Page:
Department for Environment, Food and Rural Affairs
New legislation to crack down on cruel illegal hare coursing
- Also published by:
- Home Office
Government to introduce tougher sentencing and improved police powers to tackle cruel practice of chasing hares with dogs.
Plans to strengthen the powers and penalties available to tackle the barbaric practice of hare coursing were set out by the Government yesterday (Tuesday 4 January 2022).
Brown hares are widespread across the UK but numbers are declining. Their population is estimated at less than half a million in England and they are listed as a priority in the UK’s Biodiversity Action Plan. An iconic sight in the British countryside, the brown hare is known for its long, black-tipped ears and fast running – it can reach speeds of 45mph – and is most commonly found on arable land and open grassland. They face a range of threats, including poaching and habitat loss.
Hare coursing is an illegal activity – where dogs are used to chase, catch and kill hares – and is a serious problem in some rural areas. Not only does hare coursing involve cruelty to wild animals, it is also associated with a range of other criminal activities, including theft, criminal damage, violence and intimidation.
In amendments tabled to the Police, Crime, Sentencing and Courts Bill yesterday, the Government set out measures to strengthen law enforcement for hare coursing by increasing penalties, introducing new criminal offences and creating new powers for the courts to disqualify convicted offenders from owning or keeping dogs – this includes an order to reimburse the costs incurred when dogs are seized in kennels.
The proposals include:
- Increasing the maximum penalty for trespassing in pursuit of game under the Game Acts (the Game Act 1831 and the Night Poaching Act 1828) to an unlimited fine and introducing – for the first time – the possibility of up to six months’ imprisonment.
- Two new criminal offences: firstly, trespass with the intention of using a dog to search for or pursue a hare; and secondly, being equipped to trespass with the intention of using a dog to search for or pursue a hare both punishable on conviction by an unlimited fine and/or up to six months’ imprisonment.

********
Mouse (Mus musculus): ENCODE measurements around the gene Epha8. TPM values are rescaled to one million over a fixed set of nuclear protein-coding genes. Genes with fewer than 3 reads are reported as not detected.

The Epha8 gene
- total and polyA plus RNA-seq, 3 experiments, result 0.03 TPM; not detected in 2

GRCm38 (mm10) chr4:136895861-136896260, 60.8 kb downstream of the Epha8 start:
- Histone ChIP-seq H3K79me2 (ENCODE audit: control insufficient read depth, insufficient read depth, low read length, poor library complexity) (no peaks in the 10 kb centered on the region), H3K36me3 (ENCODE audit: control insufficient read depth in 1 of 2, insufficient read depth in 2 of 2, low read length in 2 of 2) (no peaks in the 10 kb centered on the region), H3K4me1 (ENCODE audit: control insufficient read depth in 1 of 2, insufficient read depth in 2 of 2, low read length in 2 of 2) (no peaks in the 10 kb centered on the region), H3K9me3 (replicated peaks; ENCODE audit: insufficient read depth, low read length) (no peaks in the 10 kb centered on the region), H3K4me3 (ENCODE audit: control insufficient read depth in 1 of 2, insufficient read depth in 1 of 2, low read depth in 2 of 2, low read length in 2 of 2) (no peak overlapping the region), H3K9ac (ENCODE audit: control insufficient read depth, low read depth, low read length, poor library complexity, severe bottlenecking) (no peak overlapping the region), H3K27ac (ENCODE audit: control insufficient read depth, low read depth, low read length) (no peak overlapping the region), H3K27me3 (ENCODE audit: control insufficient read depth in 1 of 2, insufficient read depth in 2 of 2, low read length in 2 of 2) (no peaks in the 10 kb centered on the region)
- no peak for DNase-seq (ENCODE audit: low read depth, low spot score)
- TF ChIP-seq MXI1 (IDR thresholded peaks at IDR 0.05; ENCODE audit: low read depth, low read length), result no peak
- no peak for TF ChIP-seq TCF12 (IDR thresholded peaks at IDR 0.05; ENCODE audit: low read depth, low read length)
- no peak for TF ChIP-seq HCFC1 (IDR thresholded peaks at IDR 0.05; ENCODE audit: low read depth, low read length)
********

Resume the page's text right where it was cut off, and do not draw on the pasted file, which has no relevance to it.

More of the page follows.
- New powers for the courts to order, on conviction, the reimbursement of costs incurred by the police in kennelling dogs seized in connection with a hare coursing-related offence.
- New powers for the courts to make an order, on conviction, disqualifying an offender from owning or keeping a dog.
Environment Secretary George Eustice yesterday said:
There are persistent groups who illegally perpetuate hare coursing creating challenges for the police.
These new measures will give the police the additional powers to bring prosecutions and confiscate dogs from owners involved in hare coursing.
To deliver these measures, the Government will be tabling amendments to the Police, Crime, Sentencing and Courts Bill for debate at Lords Report stage in January.
Home Secretary, Priti Patel, yesterday said:
Illegal hare coursing has blighted rural communities for too long, resulting in criminal damage, threating violence and intimidation against farmers and landowners.
Those responsible are often involved in other criminal activities – including drugs and firearms offences. I have been a longstanding supporter for essential reforms to our laws to stop hare coursing which is why we will act to prevent more people from suffering as a result of the actions of a law-breaking minority.
We are introducing new measures in the Policing, Crime, Sentencing and Courts Bill to empower and equip the police and courts with the powers they need to combat this crime. They will deter those breaking the law, and send a clear message that we will do all we can to keep our rural communities safe.
RSPCA chief executive Chris Sherwood yesterday said:
We’re pleased to see proposals to crackdown on hare coursing; a barbaric bloodsport that sees hare cruelly chased, caught and killed by dogs. It’s time hare coursing was consigned to the history books, where it belongs.
Hare coursing gangs inflict fear and suffering on their targets – the hare – but our rescue teams have also seen many dogs, used for coursing, coming into our care having been injured during the sport or abandoned when their owners no longer have use for them. This new legislation will give police and the courts more powers to end this cruel practice and the suffering it causes.
NFU Deputy President Stuart Roberts yesterday said:
The NFU welcomes government plans to table amendments which would strengthen the law and finally give rural police forces and the courts the necessary powers to tackle hare coursing and the wider problem of organised crime.
Our members have had to deal with the impact of illegal hare coursing for far too long and will be relieved that after much campaigning by the NFU and others over many years there is now light at the end of the tunnel.
I hope this will signal the start of a real crackdown on these organised gangs of criminals who break into fields to let dogs loose to chase hares, causing huge damage to crops and farm property and intimidating people living in rural communities.
In May 2021 Government announced, as part of the Action Plan for Animal Welfare, plans to introduce legislation to crack down on illegal hare coursing. Yesterday’s announcement marks the Government’s recognition of the need for urgent action.
This is part of Government’s wider commitment both to improving animal welfare and to supporting the work of the police in protecting our rural communities.
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